Source: Fostoria Focus
By Alex Boroff
A middle-of-the-night fire might make Red Cross Disaster Action Team volunteers a little groggy the next day. But their work will make a big difference to a family in crisis, and that's more than enough to make up for a little lost sleep.
"You know you're helping someone in the middle of the night — you help them, you feel good about it," says Denelda Vaughn.
Vaughn, Fostoria Red Cross administrative aide, is also a Disaster Action Team (DAT) volunteer. When she is on duty with DAT, it's Vaughn's job to help people who have been put out of their house by a fire, tornado, or other crisis.
"We bring them back here to the chapter office, we give them a nice warm place," she says.
After that, the Red Cross will help families with emergency food, shelter, and other needs.
Though DAT volunteers generally work an average of one emergency per month, the Red Cross is in need of more members, says John Sherer, executive director of the Seneca County and Fostoria Red Cross. Sherer says he needs more DAT members in both Red Cross chapters.
"We're at least three short now, maybe four. It would be nice to have more than that," Sherer said.
Currently, there are five DAT team members serving Fostoria, and three serving Seneca County. Sherer said he would like at least six members on each chapter's Disaster Action Team, though more volunteers would be appreciated.
DAT members are paired up in teams of two. Each team rotates duties in month-long shifts. During a team's month of service, that team will respond to all emergency calls that come to the Red Cross from fire departments and other emergency personnel. After the month is over, the team passes the duty to the next pair of DAT volunteers.
Most of the disasters DAT members face are house fires, Sherer says, though volunteers may be called upon during blizzards, floods, tornadoes, and other emergencies.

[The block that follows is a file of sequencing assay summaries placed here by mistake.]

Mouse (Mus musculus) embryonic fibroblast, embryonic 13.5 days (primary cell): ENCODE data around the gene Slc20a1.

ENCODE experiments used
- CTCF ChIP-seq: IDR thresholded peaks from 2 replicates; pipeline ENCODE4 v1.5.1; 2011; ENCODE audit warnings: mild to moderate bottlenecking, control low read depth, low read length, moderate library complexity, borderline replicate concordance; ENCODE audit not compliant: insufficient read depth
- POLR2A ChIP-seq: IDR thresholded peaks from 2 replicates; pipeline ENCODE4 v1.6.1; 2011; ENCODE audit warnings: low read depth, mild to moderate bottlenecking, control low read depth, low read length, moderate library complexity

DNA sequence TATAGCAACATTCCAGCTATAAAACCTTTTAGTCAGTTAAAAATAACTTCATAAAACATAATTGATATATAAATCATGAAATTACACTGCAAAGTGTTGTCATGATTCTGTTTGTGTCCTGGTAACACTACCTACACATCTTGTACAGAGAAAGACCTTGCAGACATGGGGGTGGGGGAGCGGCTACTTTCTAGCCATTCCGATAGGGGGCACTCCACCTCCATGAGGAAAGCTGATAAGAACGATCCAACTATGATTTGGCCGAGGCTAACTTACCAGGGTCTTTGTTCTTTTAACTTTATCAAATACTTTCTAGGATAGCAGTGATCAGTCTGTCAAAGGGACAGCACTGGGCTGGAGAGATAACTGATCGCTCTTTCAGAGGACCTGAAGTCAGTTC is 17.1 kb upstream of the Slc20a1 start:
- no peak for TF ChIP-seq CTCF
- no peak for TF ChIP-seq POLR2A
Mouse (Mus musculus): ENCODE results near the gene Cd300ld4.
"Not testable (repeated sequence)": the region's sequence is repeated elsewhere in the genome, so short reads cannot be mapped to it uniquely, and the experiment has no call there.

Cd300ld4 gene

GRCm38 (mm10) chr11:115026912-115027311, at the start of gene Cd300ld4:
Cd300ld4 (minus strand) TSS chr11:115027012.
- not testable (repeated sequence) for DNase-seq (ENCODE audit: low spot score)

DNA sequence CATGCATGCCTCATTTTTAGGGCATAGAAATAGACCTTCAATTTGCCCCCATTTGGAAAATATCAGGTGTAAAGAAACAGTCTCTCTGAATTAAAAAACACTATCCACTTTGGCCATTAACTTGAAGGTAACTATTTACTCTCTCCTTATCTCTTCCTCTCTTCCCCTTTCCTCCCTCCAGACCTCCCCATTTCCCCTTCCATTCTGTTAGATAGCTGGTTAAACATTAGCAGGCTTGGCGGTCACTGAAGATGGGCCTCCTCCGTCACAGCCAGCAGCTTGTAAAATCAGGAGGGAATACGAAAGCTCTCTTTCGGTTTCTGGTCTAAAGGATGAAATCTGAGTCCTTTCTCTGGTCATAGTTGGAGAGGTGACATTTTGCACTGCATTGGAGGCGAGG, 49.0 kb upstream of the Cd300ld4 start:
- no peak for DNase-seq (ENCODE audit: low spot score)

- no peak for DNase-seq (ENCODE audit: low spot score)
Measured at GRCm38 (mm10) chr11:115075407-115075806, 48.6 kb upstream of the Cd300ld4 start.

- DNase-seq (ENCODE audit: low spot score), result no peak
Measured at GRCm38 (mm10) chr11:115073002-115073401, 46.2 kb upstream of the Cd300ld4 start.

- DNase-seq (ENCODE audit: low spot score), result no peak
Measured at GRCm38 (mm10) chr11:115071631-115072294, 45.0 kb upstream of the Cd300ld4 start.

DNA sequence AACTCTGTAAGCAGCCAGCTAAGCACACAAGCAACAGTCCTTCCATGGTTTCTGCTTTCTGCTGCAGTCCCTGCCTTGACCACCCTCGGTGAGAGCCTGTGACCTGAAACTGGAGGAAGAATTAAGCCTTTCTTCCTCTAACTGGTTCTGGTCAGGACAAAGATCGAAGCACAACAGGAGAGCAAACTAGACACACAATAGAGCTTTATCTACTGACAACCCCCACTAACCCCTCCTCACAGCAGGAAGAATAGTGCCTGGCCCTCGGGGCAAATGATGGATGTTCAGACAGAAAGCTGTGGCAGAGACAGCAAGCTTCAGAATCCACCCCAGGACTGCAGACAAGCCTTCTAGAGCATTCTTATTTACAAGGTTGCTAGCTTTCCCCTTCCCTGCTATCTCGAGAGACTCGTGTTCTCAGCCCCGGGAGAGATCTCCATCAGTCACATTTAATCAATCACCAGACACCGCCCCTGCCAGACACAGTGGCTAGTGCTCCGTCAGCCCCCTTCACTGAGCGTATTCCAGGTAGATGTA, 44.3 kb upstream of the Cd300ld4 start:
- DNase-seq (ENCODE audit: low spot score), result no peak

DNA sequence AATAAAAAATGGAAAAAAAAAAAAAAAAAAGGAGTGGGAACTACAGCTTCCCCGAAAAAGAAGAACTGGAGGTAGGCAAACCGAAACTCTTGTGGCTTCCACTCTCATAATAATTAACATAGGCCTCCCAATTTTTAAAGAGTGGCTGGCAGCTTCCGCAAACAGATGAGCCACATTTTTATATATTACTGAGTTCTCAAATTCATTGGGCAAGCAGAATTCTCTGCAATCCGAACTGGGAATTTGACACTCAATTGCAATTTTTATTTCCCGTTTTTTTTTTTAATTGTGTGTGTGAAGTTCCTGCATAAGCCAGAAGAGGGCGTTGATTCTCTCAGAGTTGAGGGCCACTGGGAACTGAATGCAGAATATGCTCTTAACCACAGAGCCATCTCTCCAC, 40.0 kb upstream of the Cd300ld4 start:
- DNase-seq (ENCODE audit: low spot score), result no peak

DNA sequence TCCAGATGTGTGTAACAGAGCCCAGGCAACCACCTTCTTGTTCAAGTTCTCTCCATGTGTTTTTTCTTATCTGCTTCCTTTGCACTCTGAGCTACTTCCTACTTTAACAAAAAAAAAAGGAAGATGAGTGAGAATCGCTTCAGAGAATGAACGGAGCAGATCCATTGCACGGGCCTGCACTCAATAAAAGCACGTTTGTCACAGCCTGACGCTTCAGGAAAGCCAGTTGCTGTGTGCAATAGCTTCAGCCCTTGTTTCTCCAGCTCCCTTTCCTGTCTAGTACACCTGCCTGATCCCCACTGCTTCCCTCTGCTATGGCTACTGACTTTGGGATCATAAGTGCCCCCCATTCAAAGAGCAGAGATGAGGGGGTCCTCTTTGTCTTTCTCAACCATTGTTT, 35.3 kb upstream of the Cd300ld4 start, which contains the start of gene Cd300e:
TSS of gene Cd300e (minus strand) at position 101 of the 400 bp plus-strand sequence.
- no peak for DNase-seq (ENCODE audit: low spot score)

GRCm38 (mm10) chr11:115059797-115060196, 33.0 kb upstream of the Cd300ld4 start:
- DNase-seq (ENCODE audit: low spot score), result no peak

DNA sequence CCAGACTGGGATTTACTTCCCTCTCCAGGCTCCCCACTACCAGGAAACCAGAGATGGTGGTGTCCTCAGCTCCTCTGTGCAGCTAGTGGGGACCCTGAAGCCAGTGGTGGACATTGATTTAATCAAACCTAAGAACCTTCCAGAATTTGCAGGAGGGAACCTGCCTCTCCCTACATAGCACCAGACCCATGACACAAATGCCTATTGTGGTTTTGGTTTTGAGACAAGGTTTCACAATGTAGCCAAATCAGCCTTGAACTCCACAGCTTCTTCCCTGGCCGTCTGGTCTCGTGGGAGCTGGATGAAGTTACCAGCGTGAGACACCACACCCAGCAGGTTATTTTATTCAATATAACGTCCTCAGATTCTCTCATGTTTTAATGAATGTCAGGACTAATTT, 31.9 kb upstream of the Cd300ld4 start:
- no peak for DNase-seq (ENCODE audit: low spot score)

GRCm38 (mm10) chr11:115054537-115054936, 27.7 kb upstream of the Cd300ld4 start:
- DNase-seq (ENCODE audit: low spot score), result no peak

Sherer says that while DAT volunteers are not first responders, they serve an important role in emergencies by helping families emotionally cope with catastrophes, and setting those families up with emergency assistance from the Red Cross.
"Probably the two main things we do in my opinion, is one, we get them away from a horrible situation," he says. "Then I think the most important thing that we do is we are good listeners, because it's a crisis time for that family, and they want to talk.
"All you have to think about is your own house," Sherer says. "Just think if you went home to your own house today, and there was nothing left that was there when you were there this morning, and what kind of impact that would have on you."
Though emergency calls for DAT members are relatively infrequent, volunteers must be ready to respond at all hours during their month-long period of service.
"You don't get a lot of calls with this, but you still have to be ready to go 24-7," Sherer says.
Those who are interested must apply to the Red Cross, and are asked to take several 3-4 hour classes on CPR, first aid, paperwork, and other relevant courses. New DAT volunteers also shadow experienced DAT members during their initial period of service.